CMOs and generic suppliers have same objective, but reach their goals differently
This week, we reconnect with Roberto Baima, operations director at PharmaChem Technologies GB Limited. While he was the quality director at Cambrex Profarmaco Milano, the Italian operations of the US-based Cambrex, he had shared a European manufacturer’s perspective on assuring integrity in quality systems with us. Baima is back on SpeakPharma. Inspired by the Pfizer-Mylan mega merger, he shares his perspective on the differences between managing quality systems at a generic API manufacturer and at a contract manufacturer that is focused on supplying to the big pharma.
20-year career in the production of active pharmaceutical ingredients (APIs), you have operated in very different situations — from a single-product and single-customer contract manufacturing organization (CMO) to a company that produces more than 70 generics for hundreds of different customers. You have worked in both quality as well as in operations. This time on,
what inspires you to talk to us?
After reading PharmaCompass’ article last week on 'Compliance to determine the success of Mylan’s merger with Pfizer’s Upjohn', I believe my experiences could contribute to the different approaches I have seen in how different companies handle their quality systems and operations.
The generic manufacturer and the CMO have the same objective — to provide the patient with a product that complies with the rules of good manufacturing and to demonstrate to the authorities that they operate in accordance with the regulations, in a consistent and systematic manner.
However, the manner in which both the organizations reach their goal maybe quite different because the environment and the tools available to them are different.
Before talking about the differences, tell us how their
approaches are similar?
We can term the attitude of all organizations committed to the creation of an efficient quality system as ‘perpetual readiness’.
Gone are the days when non-US companies would make last-minute rushed preparations before a US Food and Drug Administration (FDA) inspection. Over the years, frequent and constant inspections by customers, internal audits, IT systems for recording data and the concept of continuous improvement have helped companies understand that the “ethical” application of cGMP (current good manufacturing practices) presupposes that they are always followed, even and especially when the controller is not there. The inspection becomes only the formal act by which a consolidated situation is certified.
Now tell us how the CMO and the generic manufacturer are different?
Let’s look at three main parameters that companies have to manage in order to keep their quality systems and their perpetual readiness in top order. These are — customer audits, deviations and changes. Now, let’s look at the advantages and disadvantages of both CMOs and generic suppliers in each of these areas.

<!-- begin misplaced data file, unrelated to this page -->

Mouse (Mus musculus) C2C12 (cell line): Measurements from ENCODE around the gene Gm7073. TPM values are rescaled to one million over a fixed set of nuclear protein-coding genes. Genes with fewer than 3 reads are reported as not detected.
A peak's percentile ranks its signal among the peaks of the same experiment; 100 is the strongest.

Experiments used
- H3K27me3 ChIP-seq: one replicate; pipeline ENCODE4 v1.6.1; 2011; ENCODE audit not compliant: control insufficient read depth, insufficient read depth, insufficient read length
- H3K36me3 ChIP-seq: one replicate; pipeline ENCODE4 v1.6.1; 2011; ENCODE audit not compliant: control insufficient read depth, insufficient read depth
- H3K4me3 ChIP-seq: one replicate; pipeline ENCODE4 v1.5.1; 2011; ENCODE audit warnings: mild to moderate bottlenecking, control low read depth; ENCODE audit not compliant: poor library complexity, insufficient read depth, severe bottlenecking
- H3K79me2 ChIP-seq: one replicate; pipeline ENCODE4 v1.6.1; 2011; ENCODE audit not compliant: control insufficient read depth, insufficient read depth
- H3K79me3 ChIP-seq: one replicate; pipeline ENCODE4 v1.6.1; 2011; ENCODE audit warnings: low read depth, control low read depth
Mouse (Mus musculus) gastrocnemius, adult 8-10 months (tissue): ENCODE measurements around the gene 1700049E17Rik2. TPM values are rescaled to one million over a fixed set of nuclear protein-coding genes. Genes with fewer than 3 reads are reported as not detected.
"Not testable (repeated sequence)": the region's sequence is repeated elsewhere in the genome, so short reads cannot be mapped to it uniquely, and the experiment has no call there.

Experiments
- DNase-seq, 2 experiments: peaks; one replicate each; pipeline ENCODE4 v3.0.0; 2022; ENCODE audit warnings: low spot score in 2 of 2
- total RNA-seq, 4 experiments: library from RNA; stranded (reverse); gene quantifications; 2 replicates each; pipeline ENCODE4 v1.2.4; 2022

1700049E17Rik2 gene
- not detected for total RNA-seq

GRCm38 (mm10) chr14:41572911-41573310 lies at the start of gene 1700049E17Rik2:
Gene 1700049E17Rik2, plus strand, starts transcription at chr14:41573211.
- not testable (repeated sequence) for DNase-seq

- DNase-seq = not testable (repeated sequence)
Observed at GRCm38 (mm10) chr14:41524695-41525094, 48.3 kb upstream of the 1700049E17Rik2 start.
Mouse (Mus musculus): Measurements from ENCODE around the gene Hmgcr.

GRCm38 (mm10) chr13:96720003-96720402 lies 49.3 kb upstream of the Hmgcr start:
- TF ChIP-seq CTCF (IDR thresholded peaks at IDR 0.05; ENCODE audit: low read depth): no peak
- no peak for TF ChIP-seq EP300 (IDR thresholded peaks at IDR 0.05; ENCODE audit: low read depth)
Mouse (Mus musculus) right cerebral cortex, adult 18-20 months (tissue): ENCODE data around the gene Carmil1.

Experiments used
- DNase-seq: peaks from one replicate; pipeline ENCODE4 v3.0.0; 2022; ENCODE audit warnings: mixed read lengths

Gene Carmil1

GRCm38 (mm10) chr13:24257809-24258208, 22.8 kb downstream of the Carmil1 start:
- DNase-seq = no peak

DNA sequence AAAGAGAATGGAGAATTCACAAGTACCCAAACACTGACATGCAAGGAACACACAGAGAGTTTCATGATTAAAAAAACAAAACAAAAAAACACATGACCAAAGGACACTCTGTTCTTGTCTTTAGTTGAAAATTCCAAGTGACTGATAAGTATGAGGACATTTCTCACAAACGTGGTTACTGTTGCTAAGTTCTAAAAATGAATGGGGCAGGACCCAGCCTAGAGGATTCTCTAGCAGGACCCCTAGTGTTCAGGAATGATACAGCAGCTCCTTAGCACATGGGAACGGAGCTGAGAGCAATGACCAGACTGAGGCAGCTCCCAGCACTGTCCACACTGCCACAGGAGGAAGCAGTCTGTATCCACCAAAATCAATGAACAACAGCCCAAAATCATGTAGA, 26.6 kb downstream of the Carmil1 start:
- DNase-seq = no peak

In the case of customer audits, since every customer has to inspect the company every three years, the supplier of generics is continuously inspected and has the opportunity to manage the observations from different customers to test its system. An observation received from several customers is an indication that a real gap needs to be fixed as soon as possible.
On the flip side, with hundreds of customers, the company is inundated with observations that must be prioritized.
For the CMO, the main advantage is that the support from the customer is not limited to one or more annual audit. The customer provides the CMO a constant support to its quality system. However, the disadvantage before the CMO is that it has a single source of observations, recommendations, proposals and requests.
Now let’s turn to deviations. The supplier of generics usually enters into a quality agreement that requires a notification to the customer, but does not include involvement in the investigation. Therefore, the company can operate independently. Its disadvantage in this area is that it gets no viewpoint outside of the organization.
In the case of CMOs, its advantage in the case of deviations emanates from the fact that usually the quality agreement requires the direct involvement of the client in process deviations and allows comparison with an external point of view. Its disadvantage in this area comes from the fact that the client has a very articulate internal verification system that can generate a very long and stressful verification process.
Talking about changes, the advantage before a generic supplier comes from the fact that since they are the owners of their DMFs (drug master files), they can make changes. The downside is the constant and heavy work they need to undertake on the deficiencies received on DMFs whenever the customer files a request.
For the CMO, all regulatory activities are managed by the customer. The disadvantage before a CMO is that even when it faces the opportunity to improve the process clearly, the answer is almost always a “no”. The once customized process can no longer be changed. And the effectiveness of the CAPA (corrective action preventive action) can be affected.
Is one system better than the
Working on the generics market, companies are more free to take quick decisions. In the case of a CMO, the fact that it doesn’t own the process and requires customer approvals before it decides on anything, can be very frustrating.
However, the constant price pressure in the generics business can be extremely exhausting as well. The challenge for a good manager is to be able to face any kind of situation in a way that generates good results for everyone.
So if you ask me my favorite option? I do not have one as the target is always the same — to consistently provide a product that meets specifications for the benefit of the final customer.
In the end, that’s what matters to me.